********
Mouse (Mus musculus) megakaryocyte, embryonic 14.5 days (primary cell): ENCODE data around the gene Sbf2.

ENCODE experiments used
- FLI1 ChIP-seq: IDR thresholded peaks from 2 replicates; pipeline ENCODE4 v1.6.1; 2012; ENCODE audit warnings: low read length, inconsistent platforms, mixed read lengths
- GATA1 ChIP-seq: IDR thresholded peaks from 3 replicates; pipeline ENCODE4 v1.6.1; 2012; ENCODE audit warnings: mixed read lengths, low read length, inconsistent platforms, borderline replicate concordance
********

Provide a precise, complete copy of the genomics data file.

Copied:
Mouse (Mus musculus) megakaryocyte, embryonic 14.5 days (primary cell): ENCODE data around the gene Sbf2.

ENCODE experiments used
- FLI1 ChIP-seq: IDR thresholded peaks from 2 replicates; pipeline ENCODE4 v1.6.1; 2012; ENCODE audit warnings: low read length, inconsistent platforms, mixed read lengths
- GATA1 ChIP-seq: IDR thresholded peaks from 3 replicates; pipeline ENCODE4 v1.6.1; 2012; ENCODE audit warnings: mixed read lengths, low read length, inconsistent platforms, borderline replicate concordance